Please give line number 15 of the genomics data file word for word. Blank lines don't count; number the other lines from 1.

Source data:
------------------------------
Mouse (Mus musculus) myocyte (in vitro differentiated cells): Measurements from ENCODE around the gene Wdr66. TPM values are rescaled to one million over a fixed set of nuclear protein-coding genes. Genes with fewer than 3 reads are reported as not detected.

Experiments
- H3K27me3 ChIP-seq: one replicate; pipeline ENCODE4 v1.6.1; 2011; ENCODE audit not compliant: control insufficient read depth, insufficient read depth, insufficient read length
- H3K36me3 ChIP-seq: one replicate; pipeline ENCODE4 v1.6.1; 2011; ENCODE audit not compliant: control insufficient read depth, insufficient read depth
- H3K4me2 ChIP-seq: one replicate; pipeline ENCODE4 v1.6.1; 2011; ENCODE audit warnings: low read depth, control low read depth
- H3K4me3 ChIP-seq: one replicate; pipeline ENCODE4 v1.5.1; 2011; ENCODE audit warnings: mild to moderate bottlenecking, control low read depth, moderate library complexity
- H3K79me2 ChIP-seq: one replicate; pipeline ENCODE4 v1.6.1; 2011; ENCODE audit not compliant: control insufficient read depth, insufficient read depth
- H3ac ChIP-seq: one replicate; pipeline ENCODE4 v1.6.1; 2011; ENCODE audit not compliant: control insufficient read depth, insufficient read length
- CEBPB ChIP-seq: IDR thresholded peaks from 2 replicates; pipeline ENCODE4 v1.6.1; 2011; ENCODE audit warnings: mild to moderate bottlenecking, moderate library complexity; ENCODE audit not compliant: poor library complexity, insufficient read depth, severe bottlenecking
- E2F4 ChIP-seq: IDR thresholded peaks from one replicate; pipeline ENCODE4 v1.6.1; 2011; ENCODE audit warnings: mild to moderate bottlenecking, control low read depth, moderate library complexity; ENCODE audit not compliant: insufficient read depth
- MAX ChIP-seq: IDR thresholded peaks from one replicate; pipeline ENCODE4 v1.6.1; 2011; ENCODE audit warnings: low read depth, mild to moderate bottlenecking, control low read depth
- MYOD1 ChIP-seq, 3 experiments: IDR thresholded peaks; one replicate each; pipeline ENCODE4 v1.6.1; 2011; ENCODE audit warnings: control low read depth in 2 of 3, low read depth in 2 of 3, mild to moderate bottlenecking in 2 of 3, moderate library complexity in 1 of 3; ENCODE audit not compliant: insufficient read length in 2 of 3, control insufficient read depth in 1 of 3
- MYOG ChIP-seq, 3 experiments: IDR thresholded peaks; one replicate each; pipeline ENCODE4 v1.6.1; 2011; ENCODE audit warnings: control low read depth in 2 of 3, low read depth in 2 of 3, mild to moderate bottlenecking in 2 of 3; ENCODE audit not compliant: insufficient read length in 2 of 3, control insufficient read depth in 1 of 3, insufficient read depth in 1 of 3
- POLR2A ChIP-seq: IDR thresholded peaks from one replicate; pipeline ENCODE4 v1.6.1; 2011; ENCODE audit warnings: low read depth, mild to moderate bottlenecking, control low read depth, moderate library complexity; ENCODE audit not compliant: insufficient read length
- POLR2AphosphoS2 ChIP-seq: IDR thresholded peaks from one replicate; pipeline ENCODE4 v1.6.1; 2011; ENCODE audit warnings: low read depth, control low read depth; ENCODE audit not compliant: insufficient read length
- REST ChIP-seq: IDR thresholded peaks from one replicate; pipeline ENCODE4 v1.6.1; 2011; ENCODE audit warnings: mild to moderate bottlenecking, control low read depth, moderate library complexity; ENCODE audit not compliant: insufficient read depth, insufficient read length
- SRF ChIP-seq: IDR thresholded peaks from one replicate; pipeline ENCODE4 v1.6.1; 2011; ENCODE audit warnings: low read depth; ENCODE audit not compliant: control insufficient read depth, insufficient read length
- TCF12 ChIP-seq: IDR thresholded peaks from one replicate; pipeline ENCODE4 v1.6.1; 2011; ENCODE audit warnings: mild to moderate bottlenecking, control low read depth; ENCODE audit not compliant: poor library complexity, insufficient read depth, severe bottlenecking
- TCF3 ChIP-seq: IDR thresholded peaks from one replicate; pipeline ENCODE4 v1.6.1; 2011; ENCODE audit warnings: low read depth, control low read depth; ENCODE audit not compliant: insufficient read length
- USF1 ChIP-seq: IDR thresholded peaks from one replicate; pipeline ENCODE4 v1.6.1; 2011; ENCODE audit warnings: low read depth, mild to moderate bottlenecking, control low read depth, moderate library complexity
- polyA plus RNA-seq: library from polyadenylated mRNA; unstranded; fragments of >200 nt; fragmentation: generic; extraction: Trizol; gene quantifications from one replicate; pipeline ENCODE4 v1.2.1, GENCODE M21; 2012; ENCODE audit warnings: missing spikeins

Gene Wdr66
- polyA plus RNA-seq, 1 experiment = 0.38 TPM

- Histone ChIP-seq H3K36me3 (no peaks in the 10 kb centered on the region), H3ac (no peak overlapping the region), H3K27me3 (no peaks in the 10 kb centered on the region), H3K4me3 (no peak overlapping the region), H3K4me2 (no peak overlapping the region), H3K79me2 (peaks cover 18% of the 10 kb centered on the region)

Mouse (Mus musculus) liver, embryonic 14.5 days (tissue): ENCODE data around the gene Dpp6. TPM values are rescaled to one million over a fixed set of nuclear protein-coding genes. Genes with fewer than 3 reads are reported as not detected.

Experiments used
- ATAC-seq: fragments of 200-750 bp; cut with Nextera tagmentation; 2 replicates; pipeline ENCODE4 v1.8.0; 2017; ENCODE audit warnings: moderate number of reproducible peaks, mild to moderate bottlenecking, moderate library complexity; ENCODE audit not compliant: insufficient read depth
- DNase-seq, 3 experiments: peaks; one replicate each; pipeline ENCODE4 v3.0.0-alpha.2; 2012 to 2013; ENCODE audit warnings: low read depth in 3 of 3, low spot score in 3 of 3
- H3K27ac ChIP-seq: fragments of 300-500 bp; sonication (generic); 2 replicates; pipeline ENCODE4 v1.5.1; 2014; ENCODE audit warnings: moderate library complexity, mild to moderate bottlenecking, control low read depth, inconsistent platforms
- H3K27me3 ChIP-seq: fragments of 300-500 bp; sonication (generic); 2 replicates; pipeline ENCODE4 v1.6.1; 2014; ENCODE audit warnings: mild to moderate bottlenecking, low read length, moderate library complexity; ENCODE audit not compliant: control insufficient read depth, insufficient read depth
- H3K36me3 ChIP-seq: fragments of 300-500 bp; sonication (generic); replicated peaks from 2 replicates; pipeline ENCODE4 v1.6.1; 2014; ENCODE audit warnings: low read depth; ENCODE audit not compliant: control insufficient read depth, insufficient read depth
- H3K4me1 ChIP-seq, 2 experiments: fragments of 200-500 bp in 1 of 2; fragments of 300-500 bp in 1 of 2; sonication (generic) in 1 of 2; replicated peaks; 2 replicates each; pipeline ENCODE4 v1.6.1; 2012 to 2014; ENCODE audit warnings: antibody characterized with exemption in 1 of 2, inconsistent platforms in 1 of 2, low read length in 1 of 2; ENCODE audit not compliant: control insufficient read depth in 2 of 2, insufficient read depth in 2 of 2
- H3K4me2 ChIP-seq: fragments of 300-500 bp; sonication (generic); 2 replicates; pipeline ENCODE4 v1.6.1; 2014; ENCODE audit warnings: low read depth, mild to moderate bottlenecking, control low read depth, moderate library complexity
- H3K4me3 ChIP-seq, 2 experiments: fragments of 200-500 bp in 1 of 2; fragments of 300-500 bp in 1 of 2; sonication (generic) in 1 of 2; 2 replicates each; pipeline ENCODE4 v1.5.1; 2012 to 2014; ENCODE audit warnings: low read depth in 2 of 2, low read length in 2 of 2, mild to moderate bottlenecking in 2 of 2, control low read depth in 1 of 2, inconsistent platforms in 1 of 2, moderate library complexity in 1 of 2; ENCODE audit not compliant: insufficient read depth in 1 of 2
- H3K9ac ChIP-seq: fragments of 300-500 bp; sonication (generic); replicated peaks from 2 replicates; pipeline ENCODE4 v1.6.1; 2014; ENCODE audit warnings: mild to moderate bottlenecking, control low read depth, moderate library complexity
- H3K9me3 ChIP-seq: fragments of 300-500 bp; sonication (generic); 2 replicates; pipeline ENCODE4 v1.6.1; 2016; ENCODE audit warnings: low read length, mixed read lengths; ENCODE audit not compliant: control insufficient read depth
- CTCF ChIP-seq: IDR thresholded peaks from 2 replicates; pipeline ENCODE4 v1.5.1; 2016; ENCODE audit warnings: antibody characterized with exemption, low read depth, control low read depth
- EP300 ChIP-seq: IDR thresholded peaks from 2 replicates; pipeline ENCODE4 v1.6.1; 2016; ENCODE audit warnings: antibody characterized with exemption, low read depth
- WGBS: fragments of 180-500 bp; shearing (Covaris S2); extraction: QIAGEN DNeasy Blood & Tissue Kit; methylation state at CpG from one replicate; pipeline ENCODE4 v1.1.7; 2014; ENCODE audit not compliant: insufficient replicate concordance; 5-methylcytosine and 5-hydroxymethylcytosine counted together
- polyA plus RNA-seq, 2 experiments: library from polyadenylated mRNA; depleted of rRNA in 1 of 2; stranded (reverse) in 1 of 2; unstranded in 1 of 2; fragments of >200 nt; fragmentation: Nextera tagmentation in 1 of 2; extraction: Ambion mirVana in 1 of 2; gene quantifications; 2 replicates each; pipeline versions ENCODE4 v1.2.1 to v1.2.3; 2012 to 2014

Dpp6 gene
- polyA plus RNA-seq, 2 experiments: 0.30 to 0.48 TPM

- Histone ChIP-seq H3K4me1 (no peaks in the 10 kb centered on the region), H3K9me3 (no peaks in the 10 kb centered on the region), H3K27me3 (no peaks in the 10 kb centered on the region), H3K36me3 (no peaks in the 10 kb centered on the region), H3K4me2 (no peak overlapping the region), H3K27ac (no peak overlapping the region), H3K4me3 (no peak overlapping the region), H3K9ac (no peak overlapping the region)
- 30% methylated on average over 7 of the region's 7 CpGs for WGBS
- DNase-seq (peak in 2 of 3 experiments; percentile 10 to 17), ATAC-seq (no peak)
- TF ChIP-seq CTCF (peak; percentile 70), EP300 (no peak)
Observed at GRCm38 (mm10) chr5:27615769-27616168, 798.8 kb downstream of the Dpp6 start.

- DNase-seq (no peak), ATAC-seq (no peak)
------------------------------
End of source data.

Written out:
- POLR2AphosphoS2 ChIP-seq: IDR thresholded peaks from one replicate; pipeline ENCODE4 v1.6.1; 2011; ENCODE audit warnings: low read depth, control low read depth; ENCODE audit not compliant: insufficient read length